Every year for different reasons, player values fluctuate. The key for fantasy owners is identifying which players are undervalued and which are overvalued. This can be much trickier than one might think. The first step is trying to separate your personal rooting interest from the equation. A Yankee fan might have always overrated Derek Jeter because of his undying allegiance to the captain. But you can’t draft a fantasy team that way and expect to win. The bi-product of this kind of loyalty can lead to a roster that is top heavy with stars and lacking depth.
The next step is learning what makes a player overrated/underrated. Let’s first take a look at overrated players. What makes a player overvalued? Sometimes it's a young player who gets called up and has a great two months of production. Then many owners think that player can sustain that level for an entire season. Rarely does this happen. More often than not, a young player struggles the second time around the league and has to learn to make adjustments in order to be successful. Fantasy writers are very much to blame for over-hyping young up and coming players as well. While in dynasty leagues these players can be crucial building blocks, they very rarely have a significant impact on a single season league. There is real danger in taking a player with a small successful sample size and projecting that over a full season at the same high rate.
Some players have mediocre careers and then see a tremendous one year spike in production. This is something I like to call the “Brady Anderson Effect”. Most of us remember the light hitting Brady Anderson who hit 50 homers one year out of the blue. Before that, his previous high was 21 homers. Jacoby Ellsbury is a perfect example of this type of thing happening in recent years. His 2011 season was worthy of an MVP, but he has never been that player before or after. Sometimes players do turn a corner in their career. Look at Jose Bautista and Edwin Encarnacion for example. Both were languishing into their late 20’s early 30’s then became middle of the lineup threats out of nowhere and sustained it. This is more the exception than the rule.
The last overrated problem can actually stem from players returning from injury. This happens to even the most astute fantasy player. When a good player is coming off an injury some owners see that as a “buy low” opportunity and actually end up overpaying for a talented player who is not 100% healthy or able to live up to past production. A great example of this is Brandon Morrow. He teased with some real flashes of brilliance then was subsequently overvalued. Then injuries struck, but instead of owners shying away, they continued to actually overpay for a player who was fragile and never offered consistent production. This is the perfect storm for failure.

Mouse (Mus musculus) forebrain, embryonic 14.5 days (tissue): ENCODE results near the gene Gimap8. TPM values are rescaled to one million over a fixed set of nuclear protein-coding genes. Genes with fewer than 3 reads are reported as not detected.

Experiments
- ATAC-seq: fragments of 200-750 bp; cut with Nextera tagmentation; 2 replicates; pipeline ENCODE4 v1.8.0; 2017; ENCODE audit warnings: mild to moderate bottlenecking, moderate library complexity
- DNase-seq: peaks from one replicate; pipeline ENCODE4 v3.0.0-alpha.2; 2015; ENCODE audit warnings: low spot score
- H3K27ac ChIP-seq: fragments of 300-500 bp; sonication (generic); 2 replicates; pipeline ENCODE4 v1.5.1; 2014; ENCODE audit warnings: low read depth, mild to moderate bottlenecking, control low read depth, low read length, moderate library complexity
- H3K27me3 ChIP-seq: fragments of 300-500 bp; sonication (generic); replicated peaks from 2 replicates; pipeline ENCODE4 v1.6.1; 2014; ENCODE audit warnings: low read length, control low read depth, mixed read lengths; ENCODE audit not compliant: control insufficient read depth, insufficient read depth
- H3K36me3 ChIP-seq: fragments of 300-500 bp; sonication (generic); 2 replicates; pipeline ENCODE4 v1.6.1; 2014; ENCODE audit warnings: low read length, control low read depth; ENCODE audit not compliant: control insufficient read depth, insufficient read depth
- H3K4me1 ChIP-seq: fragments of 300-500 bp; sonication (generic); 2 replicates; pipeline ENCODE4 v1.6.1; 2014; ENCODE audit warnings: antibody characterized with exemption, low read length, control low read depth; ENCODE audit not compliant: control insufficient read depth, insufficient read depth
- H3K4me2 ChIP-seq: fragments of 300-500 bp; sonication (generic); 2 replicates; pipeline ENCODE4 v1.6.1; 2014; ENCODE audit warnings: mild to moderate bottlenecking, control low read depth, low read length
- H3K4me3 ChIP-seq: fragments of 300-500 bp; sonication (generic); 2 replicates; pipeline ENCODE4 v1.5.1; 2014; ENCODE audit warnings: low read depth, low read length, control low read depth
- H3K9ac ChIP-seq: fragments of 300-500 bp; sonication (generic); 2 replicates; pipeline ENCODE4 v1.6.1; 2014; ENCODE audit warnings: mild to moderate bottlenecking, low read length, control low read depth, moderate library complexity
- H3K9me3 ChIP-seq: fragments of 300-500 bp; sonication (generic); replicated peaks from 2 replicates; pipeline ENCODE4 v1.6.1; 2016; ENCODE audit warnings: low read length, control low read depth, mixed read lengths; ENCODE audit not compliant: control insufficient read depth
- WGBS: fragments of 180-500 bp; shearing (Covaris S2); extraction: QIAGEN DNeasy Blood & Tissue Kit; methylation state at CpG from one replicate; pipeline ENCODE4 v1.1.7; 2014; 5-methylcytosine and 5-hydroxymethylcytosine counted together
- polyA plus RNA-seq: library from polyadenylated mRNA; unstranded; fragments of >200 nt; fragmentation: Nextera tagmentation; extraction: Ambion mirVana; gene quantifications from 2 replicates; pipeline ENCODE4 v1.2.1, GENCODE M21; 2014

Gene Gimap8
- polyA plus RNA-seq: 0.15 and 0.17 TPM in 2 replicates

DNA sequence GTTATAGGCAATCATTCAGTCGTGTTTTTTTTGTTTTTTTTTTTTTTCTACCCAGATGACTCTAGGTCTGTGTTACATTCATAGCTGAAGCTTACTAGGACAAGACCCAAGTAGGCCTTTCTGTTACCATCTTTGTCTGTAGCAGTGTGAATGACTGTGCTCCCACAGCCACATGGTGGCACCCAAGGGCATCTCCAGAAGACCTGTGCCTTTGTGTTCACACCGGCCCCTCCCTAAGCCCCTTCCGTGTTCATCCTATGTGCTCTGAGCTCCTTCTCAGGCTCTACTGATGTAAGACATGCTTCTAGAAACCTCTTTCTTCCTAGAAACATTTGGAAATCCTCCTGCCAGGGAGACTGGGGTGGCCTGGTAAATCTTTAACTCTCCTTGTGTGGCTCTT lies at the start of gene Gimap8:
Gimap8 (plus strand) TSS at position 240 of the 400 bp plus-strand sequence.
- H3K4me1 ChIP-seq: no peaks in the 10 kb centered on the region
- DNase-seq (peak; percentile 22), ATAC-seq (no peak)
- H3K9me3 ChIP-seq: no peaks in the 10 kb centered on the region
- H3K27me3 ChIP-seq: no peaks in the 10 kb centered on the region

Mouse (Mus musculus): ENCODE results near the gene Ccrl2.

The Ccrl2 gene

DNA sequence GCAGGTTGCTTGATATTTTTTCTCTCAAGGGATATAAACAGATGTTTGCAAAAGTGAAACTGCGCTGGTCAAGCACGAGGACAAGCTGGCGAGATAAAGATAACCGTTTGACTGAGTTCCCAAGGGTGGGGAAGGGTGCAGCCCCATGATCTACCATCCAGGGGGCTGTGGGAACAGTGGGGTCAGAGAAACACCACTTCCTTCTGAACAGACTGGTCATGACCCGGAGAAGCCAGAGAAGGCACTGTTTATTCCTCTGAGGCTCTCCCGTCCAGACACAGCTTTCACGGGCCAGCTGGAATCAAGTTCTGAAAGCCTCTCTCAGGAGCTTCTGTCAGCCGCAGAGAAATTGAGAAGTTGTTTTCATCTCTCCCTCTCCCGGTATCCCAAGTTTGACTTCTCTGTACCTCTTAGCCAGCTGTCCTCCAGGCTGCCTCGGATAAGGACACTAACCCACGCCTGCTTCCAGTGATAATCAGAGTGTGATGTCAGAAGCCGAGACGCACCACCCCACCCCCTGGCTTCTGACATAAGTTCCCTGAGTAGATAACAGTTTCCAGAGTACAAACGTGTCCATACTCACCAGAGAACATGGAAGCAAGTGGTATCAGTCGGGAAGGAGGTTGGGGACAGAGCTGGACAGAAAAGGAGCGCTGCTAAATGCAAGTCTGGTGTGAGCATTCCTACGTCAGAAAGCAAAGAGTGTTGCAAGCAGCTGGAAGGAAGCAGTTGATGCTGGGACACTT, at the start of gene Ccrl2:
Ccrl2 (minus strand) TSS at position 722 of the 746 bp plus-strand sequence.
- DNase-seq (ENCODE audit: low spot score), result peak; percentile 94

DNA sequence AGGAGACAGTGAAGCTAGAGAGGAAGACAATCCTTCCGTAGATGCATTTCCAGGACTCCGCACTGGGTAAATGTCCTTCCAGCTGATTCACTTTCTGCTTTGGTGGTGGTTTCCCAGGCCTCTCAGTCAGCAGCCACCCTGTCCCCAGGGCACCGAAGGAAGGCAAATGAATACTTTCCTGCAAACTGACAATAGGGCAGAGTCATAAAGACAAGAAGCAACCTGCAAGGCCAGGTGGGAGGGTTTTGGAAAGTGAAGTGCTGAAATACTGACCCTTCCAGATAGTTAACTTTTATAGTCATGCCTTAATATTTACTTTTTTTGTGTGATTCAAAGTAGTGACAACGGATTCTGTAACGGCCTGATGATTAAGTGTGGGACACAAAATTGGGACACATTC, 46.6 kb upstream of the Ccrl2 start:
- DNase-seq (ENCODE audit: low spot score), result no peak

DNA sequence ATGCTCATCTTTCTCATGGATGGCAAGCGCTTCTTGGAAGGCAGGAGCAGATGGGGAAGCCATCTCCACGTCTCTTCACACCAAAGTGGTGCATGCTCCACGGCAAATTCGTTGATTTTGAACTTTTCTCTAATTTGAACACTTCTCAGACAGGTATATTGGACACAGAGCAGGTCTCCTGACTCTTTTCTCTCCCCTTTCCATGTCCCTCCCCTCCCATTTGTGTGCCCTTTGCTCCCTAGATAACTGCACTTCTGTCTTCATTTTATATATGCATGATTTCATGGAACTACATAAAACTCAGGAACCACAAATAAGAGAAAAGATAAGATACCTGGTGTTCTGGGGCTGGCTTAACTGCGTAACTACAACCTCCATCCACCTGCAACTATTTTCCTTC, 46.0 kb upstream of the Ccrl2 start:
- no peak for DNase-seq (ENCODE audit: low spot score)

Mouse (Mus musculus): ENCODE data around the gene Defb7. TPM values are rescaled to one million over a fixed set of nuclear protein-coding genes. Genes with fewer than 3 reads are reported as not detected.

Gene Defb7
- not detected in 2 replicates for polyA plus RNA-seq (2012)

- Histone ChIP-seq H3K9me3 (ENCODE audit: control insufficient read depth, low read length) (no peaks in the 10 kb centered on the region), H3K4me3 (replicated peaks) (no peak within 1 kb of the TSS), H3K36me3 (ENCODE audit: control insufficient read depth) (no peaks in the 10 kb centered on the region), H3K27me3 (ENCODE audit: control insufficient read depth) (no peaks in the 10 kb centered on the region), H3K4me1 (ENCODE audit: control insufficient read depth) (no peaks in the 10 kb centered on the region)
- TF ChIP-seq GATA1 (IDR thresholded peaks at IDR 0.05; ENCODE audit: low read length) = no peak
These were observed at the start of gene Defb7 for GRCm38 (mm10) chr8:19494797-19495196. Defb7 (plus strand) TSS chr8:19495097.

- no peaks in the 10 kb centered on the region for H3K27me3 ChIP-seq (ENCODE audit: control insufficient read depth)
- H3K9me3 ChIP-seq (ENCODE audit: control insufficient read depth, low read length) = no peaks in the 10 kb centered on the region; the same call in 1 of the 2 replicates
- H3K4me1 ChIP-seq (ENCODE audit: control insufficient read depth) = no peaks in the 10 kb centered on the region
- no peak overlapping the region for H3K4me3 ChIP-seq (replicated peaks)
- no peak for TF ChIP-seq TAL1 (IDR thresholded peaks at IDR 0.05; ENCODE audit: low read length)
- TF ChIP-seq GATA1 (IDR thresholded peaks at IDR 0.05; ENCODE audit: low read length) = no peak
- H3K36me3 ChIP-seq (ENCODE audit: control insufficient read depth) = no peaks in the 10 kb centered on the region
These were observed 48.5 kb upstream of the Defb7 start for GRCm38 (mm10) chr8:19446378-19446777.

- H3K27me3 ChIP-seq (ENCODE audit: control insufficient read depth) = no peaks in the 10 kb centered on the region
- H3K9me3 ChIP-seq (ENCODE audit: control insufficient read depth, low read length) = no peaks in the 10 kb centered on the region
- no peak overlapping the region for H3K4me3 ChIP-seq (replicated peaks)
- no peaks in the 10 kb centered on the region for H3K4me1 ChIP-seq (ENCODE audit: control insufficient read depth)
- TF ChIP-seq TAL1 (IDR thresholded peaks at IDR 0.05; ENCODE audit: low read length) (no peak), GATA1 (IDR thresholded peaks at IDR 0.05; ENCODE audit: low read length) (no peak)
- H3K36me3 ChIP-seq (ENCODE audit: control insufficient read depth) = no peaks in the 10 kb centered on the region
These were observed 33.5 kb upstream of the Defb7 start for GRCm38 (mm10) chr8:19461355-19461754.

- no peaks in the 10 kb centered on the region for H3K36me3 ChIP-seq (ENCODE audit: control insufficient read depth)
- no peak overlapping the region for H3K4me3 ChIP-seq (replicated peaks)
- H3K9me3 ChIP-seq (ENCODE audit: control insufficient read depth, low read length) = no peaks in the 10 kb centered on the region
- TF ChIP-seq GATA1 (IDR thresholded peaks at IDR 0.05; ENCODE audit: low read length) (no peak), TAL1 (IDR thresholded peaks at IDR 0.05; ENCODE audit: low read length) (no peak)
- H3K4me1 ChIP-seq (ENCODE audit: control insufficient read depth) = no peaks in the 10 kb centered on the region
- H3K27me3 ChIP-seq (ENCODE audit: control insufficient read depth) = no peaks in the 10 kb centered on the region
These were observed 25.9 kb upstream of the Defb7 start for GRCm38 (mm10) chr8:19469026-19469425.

Now that we have a clearer picture of how players have their value inflated, here is my:
ALL-OVERRATED TEAM FOR 2014
C Brian McCann NYY Yankee Stadium does not make him a lock for a big year. Plus, the new league and pitching staff could actually have a negative impact on his offense.
1B Chris Davis BAL He had an incredible career year, but he still strikes out way too much and will have trouble coming close to that gaudy homerun total.
2B Ian Kinsler DET Some owners still see him as the guy who went 30/30, but those days are long behind him.
3B Manny Machado BAL He is a bright young talent, but fell off considerably in the second half and is coming off a major injury.
SS Jean Segura MIL Dreadful after the break and had little minor league pedigree to suggest he can maintain his ridiculously good first half stat line.
OF Matt Kemp A guy who had one great year and a bunch of good ones, Kemp is still looked at as a first round talent. In reality, he has only that one huge year to support that theory and is coming off yet another shoulder injury.
OF Yasiel Puig Has big talent and comes with even bigger question marks regarding his maturity. A very risky pick based on his box office hype.
OF Billy Hamilton CIN Steals are great, but you have to get on base in the first place to steal more bases. Hamilton has had a tough time adjusting to higher level pitching so far and may be over-drafted based on one category.
RHP Jordan Zimmerman WAS A terrific pitcher, but his value is tied to wins and wins are fickle. Not a flamethrower that puts up big strikeout totals.
LHP Jon Lester Just because he is the ace of the Red Sox does not make him a fantasy ace. He is above average, but not an ace. Pitching for a high profile Boston team inflates his value.
RP Koji Uehara BOS Had one brilliant season as an untouchable closer late in his career. So did Fernando Rodney two years ago…remember?
Now they are no doubt a very talented bunch. The problem is their cost to value ratio is out of whack. RPV is a great way of stripping the player down to his statistical core and actual value. Actual value can be quite different from perceived value.